Household cereal stocks: With few exceptions, there has been a seasonal reduction in the size of household cereal stocks. Food stocks in deficit areas like Kanem, Bahr El Ghazel (BEG), Wadi Fira, and parts of East Tandjilé are reportedly virtually depleted, with local households dependent on market purchases. This premature depletion of their food stocks (by April instead of June) is causing residents of five cantons in Tandjilé to resort to atypical seasonal migration. This is impacting close to 83,612 people in the five cantons.

    Status of pastoral resources: Seasonal pasture has declined quicker than normal. Transhumant herd movements are peaking early this year with the lean season in pastoral areas normally beginning in March/April getting underway by February, and are creating increased competition for pasture and water resources. The lean season for pastoral populations in Wadi Fira, BEG, and parts of Kanem is more pronounced. These areas are more impacted by the resulting effects of low levels of rainfall in 2016. In spite of the generally stable animal health conditions in pastoral areas, livestock are in below-average physical condition.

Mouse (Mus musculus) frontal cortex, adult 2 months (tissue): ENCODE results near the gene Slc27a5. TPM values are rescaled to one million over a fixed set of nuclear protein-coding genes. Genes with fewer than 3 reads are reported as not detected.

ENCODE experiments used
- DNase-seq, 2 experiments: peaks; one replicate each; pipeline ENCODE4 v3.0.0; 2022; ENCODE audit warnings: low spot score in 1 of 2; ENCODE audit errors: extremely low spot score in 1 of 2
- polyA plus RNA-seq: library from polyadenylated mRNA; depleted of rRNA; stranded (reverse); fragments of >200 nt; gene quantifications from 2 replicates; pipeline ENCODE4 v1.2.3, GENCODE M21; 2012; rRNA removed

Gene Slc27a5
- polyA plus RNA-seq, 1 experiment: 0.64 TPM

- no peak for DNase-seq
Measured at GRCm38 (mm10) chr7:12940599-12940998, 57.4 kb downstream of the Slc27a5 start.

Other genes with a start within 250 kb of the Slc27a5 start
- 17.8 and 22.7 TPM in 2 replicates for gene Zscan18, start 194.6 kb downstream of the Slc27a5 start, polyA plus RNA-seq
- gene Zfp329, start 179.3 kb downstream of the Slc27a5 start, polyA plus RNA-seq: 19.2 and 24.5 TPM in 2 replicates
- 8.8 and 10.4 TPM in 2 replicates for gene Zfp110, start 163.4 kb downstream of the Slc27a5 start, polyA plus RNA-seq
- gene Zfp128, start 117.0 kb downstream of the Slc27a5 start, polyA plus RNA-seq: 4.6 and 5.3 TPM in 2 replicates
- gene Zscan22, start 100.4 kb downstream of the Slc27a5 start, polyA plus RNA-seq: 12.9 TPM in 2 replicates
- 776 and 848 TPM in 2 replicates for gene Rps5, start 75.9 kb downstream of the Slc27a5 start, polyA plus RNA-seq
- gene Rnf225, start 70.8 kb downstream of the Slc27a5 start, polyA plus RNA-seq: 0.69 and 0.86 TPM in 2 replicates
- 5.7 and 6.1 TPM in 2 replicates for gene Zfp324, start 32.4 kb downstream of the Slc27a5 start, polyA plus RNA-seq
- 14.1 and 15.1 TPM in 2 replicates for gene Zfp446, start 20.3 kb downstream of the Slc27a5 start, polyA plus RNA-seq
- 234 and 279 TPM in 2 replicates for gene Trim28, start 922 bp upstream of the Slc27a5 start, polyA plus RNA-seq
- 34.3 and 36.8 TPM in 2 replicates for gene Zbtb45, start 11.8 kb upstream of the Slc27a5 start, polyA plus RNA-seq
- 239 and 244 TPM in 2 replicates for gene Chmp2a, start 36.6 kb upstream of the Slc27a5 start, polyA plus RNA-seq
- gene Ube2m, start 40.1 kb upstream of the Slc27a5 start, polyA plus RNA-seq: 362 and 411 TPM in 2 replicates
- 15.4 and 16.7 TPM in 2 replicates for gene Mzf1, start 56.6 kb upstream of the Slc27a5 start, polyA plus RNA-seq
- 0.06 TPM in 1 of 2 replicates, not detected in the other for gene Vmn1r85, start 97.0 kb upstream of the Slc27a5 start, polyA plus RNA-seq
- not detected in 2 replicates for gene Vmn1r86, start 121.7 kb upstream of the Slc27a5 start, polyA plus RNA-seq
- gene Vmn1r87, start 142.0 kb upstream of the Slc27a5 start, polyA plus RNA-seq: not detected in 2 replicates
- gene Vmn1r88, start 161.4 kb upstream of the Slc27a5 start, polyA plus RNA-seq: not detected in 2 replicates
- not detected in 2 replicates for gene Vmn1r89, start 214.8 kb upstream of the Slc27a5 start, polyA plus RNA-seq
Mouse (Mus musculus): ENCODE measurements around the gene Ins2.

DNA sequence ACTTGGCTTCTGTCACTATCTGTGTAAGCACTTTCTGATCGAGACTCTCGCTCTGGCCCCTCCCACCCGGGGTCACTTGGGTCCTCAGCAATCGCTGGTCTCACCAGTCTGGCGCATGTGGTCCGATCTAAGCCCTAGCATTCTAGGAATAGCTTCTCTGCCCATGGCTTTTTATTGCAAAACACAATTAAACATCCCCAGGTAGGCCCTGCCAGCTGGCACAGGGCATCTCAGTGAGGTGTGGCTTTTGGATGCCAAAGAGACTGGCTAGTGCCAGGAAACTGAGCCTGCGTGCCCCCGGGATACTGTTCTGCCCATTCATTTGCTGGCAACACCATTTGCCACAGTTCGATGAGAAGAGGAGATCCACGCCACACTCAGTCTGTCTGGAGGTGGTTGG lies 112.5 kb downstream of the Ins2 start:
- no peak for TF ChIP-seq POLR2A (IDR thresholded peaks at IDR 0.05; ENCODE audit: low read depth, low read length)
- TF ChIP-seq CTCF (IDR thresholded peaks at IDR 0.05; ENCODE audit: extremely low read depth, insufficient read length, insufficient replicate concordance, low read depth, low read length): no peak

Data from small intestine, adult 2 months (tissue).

Population movements: The flow of IDPs in the Lac region has stabilized with the improvement in the security situation since the beginning of the year. There are approximately 112,600 displaced persons, returnees, and refugees. There have been reports of population movements from five cantons in Tandjilé department to large urban areas to work as paid labor as a source of income. Members of households in Abtouyour department (Guera) engaged in short-term seasonal labor migration since the end of the 2016 harvest are reportedly gradually returning for the upcoming growing season.

    Cereal markets: The low supplies of foodstuffs (pasta, macaroni, spaghetti, oil, sugar, etc.) reported in the BEG, Kanem, and Borkou-Ennedi-Tibesti (BET) areas in February with the closure of the country’s border with Libya on January 5th have since improved. Supplies have started to return to near-normal levels, though they are still slightly below-average, particularly since March and the announcement of the reopening of the border. Trader inventories on markets in berbéré (flood-irrigated sorghum) producing areas (N’Djamena, Guera, Batha, Salamat, and Mayo Kebbi) are being reinforced with new harvests.